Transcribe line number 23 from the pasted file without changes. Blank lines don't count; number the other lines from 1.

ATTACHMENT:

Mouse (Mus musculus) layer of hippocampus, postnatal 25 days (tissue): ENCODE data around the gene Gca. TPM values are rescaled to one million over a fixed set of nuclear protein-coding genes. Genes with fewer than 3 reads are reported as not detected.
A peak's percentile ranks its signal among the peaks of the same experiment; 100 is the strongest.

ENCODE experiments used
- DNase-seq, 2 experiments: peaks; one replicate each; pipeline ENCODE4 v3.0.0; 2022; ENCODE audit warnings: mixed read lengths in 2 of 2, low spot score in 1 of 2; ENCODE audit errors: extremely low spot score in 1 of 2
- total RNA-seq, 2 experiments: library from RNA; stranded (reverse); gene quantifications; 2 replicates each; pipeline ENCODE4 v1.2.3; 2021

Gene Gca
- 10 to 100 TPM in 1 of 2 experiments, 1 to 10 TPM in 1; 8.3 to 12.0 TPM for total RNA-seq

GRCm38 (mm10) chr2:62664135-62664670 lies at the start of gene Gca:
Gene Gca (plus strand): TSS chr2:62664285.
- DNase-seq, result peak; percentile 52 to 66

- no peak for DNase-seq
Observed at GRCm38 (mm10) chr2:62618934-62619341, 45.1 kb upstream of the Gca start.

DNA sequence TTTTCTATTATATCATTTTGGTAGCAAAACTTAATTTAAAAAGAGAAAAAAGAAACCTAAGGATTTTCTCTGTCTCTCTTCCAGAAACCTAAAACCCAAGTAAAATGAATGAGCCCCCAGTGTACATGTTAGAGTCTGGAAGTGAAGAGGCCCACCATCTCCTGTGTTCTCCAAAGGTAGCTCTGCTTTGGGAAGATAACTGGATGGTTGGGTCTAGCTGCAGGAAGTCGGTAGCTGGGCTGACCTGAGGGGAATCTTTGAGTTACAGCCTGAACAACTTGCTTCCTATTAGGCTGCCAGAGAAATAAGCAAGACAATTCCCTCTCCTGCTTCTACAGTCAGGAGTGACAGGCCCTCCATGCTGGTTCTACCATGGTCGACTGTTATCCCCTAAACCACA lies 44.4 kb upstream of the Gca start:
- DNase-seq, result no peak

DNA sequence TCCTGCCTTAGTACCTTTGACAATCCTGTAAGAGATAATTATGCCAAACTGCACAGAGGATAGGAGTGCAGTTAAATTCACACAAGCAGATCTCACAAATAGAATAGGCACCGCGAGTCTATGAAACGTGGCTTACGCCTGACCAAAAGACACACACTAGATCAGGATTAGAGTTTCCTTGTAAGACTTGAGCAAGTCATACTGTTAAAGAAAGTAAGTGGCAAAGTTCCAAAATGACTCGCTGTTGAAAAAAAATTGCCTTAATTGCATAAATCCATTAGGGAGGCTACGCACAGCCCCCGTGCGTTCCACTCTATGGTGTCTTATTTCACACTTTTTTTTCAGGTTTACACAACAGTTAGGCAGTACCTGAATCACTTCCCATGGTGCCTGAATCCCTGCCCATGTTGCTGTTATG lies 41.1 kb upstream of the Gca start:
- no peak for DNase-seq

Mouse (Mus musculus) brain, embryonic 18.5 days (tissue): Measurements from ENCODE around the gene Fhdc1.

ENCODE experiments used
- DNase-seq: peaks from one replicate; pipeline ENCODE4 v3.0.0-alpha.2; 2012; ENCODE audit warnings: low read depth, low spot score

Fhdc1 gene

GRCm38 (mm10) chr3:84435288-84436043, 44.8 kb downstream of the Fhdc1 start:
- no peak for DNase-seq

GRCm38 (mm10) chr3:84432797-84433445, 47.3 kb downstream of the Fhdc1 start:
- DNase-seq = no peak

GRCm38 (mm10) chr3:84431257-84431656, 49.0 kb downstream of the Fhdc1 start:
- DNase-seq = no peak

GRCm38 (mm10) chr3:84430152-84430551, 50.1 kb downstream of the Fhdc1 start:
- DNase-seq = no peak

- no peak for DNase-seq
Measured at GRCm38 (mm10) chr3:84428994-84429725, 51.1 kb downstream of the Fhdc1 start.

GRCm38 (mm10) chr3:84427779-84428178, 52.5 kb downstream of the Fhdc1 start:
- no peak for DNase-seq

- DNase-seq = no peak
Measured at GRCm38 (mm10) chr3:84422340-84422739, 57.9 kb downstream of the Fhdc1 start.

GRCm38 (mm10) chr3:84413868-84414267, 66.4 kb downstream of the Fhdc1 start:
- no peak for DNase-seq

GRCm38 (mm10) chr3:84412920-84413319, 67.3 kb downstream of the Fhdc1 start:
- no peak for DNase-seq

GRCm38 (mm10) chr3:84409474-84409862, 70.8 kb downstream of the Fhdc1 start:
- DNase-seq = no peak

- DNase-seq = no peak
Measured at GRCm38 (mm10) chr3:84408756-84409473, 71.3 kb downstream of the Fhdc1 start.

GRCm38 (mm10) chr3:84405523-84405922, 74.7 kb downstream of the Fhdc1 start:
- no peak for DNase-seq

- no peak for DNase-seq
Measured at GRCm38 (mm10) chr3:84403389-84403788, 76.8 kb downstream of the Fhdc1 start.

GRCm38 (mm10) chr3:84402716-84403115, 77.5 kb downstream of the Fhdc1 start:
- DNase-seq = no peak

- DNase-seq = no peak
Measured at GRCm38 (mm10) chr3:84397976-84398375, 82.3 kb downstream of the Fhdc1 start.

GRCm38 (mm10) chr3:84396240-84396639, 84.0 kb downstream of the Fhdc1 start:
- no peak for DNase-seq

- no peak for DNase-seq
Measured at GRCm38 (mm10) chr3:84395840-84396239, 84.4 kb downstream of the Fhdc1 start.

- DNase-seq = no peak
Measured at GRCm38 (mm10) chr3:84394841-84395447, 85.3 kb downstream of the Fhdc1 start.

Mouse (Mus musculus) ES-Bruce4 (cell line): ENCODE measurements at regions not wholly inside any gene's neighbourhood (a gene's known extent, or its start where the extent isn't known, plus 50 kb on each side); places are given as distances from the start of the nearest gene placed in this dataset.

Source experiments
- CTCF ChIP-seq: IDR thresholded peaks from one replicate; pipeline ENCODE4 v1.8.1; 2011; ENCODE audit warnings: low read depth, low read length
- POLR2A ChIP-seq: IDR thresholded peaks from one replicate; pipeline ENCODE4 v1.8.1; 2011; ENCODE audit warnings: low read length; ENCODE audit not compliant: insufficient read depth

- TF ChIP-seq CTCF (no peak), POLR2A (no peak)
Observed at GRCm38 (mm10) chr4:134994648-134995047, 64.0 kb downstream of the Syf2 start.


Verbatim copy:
GRCm38 (mm10) chr3:84432797-84433445, 47.3 kb downstream of the Fhdc1 start: